What do you remember about your high school graduation?
“I remember feeling as though I should have felt differently than I did. I was excited, sure, but I remember anticipating that I would internalize the change more. It didn’t “hit me” the way I anticipated.”
What do you miss about high school?
“I miss the consistency of it; knowing what I needed to do and when. I also miss the community that being in high school fostered. As you get older, it takes more and more effort to create and maintain meaningful relationships. In high school, seeing and doing so many things with the same people, that was almost inevitable. I also miss the possibility that came with it. After college, you’re kind of on this designated path that you have to follow.”
Are you continuing your education, working, or both? Tell us more about where and what you are doing?
“I would like to get my Master’s at some point, but not yet. Right now I’m living in Washington, D.C. and working with PBS as a web production assistant for their show, Religion and Ethics Newsweekly.”
Do you feel that high school prepared you for your work now? What has been surprising about work/school?
“Yes and no. I’d say high school prepared me for my job now because it led me to a college that I loved. But, some of the personal experiences I had in high school related to religion, faith, and ethics are very relevant to the show I work with and I even referenced a few in my interview! I feel so lucky and am incredibly thankful to be where I am today, but I still catch myself wondering, “what’s next?” I recognize that looking forward is something that might never stop, which could be a good thing, but growing up we were taught: Get good grades so you can get into a good college. Do well in college so you can get a good job. Get a job and work hard so you can live comfortably. Now, here I am, and I thought I’d feel more accomplished. I suppose right now I’m searching for more fulfillment in my life and I had hoped that that would come when I got a job!”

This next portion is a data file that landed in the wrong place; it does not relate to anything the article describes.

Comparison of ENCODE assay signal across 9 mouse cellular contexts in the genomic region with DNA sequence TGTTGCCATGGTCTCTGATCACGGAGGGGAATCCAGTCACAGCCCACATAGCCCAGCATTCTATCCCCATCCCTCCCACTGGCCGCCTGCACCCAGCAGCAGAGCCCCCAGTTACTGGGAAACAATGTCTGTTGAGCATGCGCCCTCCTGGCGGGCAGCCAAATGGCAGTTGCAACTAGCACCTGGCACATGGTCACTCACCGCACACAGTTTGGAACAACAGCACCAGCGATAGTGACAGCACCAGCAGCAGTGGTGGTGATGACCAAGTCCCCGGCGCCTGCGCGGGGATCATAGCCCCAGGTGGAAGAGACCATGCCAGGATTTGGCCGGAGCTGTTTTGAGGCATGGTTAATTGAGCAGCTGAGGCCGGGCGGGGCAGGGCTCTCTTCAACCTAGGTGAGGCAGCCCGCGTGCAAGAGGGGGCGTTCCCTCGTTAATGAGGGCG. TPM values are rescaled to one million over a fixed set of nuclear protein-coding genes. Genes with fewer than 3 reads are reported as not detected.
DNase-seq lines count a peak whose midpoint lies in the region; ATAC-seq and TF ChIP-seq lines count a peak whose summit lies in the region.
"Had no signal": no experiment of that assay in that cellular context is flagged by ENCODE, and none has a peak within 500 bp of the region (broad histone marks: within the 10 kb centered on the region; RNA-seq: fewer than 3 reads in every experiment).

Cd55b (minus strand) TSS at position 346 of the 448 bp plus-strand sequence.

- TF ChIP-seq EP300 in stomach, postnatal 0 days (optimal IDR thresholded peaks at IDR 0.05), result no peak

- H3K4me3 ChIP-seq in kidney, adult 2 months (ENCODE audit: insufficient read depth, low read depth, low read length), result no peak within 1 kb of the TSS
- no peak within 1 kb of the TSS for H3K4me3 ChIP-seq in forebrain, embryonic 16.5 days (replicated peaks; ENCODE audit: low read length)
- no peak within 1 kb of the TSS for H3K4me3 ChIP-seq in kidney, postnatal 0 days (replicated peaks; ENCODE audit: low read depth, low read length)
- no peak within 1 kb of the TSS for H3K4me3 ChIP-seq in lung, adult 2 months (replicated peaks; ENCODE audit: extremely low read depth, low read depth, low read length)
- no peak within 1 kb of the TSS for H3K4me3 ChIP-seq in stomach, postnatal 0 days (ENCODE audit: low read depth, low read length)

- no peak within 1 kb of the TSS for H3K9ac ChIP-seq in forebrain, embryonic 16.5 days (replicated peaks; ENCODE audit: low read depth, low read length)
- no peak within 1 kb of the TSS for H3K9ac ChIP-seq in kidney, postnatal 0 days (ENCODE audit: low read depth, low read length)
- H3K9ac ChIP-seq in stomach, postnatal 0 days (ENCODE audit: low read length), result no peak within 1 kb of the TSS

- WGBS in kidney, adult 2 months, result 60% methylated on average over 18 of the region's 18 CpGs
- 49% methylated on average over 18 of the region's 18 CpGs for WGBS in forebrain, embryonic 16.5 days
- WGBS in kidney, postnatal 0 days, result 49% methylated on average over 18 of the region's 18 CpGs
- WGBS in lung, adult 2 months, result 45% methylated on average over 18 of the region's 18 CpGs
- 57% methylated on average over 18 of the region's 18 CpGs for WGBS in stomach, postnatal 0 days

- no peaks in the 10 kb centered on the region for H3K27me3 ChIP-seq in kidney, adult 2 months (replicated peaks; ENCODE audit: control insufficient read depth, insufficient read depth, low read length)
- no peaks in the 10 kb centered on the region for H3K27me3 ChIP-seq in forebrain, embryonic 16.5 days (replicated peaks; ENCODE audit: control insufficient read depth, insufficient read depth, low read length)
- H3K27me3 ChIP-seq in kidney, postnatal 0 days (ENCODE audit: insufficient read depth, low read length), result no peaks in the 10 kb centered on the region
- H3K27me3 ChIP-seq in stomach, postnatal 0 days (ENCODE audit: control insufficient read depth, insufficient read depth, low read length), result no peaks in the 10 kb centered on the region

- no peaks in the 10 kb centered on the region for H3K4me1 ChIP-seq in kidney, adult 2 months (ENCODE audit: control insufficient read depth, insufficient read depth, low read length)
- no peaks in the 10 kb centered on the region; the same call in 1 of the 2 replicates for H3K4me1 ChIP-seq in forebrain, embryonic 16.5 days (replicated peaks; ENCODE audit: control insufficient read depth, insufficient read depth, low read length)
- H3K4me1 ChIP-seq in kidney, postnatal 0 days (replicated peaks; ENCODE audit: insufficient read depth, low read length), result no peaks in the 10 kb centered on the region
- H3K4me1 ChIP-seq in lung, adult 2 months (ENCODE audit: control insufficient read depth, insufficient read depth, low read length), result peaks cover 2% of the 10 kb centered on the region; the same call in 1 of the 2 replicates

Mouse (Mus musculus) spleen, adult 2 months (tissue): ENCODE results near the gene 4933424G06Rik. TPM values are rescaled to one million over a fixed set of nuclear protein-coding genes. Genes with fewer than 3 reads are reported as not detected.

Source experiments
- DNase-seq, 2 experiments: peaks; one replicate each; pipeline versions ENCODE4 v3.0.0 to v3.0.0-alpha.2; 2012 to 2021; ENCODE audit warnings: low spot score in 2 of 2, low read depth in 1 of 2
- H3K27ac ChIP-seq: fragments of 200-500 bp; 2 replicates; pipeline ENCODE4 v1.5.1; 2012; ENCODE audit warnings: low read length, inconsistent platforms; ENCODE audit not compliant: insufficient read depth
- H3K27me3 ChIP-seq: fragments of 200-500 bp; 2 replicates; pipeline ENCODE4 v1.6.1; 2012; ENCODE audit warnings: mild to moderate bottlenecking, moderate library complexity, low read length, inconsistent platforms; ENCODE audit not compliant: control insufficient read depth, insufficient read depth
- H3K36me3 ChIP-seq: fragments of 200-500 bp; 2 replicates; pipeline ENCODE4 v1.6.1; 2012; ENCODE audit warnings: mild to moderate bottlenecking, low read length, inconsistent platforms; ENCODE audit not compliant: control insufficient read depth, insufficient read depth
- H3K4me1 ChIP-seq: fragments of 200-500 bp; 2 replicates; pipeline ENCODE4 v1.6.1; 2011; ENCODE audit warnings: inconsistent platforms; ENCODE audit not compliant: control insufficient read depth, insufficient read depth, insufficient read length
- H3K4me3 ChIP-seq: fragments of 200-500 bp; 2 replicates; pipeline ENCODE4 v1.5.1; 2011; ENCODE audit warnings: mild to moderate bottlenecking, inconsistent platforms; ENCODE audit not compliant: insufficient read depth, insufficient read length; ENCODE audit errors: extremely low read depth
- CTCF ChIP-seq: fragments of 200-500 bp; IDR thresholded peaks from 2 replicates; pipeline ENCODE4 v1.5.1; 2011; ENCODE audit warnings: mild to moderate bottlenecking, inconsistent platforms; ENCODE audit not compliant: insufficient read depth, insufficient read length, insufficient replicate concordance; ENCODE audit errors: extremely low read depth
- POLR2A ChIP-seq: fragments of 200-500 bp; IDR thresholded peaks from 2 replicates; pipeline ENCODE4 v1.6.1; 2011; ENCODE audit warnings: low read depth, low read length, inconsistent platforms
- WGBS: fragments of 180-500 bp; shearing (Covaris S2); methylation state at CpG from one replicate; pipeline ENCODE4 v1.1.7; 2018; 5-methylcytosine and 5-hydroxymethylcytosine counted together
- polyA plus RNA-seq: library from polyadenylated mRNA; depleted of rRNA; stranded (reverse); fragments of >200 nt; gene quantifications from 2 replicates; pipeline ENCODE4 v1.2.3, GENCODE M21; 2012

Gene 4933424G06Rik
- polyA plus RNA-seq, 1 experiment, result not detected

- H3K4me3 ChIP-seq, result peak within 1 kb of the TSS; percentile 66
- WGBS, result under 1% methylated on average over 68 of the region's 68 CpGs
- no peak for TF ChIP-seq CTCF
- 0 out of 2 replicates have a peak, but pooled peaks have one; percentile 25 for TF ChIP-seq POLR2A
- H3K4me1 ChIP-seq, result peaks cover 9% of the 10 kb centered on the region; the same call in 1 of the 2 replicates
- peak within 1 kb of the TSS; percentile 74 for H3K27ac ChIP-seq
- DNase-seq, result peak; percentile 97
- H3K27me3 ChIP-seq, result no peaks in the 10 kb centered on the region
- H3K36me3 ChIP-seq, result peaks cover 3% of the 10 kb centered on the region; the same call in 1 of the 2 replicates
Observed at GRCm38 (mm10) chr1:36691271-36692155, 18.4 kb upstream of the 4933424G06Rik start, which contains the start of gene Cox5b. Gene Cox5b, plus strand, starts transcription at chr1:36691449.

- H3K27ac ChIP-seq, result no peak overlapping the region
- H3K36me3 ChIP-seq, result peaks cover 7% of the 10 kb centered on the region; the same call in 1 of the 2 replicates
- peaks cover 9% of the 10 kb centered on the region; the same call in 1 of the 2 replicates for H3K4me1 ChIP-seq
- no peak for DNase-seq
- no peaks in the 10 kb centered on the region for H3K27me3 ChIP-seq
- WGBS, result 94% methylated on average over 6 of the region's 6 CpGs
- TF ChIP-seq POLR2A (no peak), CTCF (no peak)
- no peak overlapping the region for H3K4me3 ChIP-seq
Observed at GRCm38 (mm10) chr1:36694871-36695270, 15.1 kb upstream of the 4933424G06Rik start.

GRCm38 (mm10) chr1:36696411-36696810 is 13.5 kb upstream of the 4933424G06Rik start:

Are you friends with the same people from high school and have you made new friends?
“I did maintain contact with a few people from high school, others I didn’t. It’s incredibly different, especially in college, because you have to construct an entire new life for yourself! New people, new schedules, new everything! As I mentioned, in high school it’s so easy because you see everyone so frequently. It’s even harder, I think, if you go somewhere far. I was about 5 hours away in Delaware with no one I knew even remotely close by. Thankfully, I was able to revive strengthen some of my high school relationships after I graduated from Delaware. I met some wonderful people at Delaware, people who I would say know me better than I know myself. I’m hoping to create those kinds of relationships in DC, too!”
Have you seen the new renovations?
“Yes. I think they look nice, of course, but I also feel that those funds would have better served the school district elsewhere.”
Do you have any words of advice for current students?
“Nothing is permanent. In high school, things feel so significant and overwhelming. Yet years later, it all feels like a blip — if that! Along the same vein, try to appreciate things when you have them and as you experience them. Try to be aware of the relationships you cultivate and how they benefit both people involved. Friends, professors, romantic interests, etc. If you feel lost, seek guidance in whatever form you think would be best. It’s also important to remember that sometimes, you do just need to do things for yourself! For a career, find something that you’re passionate about and the rest will fall into place. Money can always be re-earned but you only get one shot at most experiences.”